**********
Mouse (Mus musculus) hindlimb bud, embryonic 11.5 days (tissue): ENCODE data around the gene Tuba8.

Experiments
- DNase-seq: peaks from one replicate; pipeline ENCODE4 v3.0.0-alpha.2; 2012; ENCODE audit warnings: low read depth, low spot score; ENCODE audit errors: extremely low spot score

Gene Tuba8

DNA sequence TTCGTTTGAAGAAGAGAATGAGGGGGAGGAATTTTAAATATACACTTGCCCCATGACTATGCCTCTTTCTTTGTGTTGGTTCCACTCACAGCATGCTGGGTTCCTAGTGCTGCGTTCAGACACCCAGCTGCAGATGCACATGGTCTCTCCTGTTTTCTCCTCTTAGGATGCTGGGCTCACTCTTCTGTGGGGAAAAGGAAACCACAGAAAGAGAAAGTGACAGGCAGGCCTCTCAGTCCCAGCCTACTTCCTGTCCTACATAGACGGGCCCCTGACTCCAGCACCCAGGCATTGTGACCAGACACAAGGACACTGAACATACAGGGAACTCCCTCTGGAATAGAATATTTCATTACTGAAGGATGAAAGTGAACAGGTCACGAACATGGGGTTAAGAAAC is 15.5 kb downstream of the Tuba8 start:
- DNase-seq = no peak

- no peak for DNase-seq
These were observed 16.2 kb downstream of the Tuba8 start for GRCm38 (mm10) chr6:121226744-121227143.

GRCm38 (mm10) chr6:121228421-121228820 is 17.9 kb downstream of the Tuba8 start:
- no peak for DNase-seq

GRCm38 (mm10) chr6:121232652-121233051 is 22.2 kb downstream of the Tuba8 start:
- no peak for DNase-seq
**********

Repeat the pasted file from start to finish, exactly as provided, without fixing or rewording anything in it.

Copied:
Mouse (Mus musculus) hindlimb bud, embryonic 11.5 days (tissue): ENCODE data around the gene Tuba8.

Experiments
- DNase-seq: peaks from one replicate; pipeline ENCODE4 v3.0.0-alpha.2; 2012; ENCODE audit warnings: low read depth, low spot score; ENCODE audit errors: extremely low spot score

Gene Tuba8

DNA sequence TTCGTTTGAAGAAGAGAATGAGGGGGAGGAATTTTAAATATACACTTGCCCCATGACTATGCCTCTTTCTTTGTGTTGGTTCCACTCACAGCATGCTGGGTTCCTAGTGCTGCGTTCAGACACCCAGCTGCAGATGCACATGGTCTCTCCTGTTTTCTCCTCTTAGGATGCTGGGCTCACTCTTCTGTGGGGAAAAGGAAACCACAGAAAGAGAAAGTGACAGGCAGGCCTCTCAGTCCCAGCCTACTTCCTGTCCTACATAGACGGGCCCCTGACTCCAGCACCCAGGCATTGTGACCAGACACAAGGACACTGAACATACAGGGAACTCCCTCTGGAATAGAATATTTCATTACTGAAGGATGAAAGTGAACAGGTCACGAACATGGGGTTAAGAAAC is 15.5 kb downstream of the Tuba8 start:
- DNase-seq = no peak

- no peak for DNase-seq
These were observed 16.2 kb downstream of the Tuba8 start for GRCm38 (mm10) chr6:121226744-121227143.

GRCm38 (mm10) chr6:121228421-121228820 is 17.9 kb downstream of the Tuba8 start:
- no peak for DNase-seq

GRCm38 (mm10) chr6:121232652-121233051 is 22.2 kb downstream of the Tuba8 start:
- no peak for DNase-seq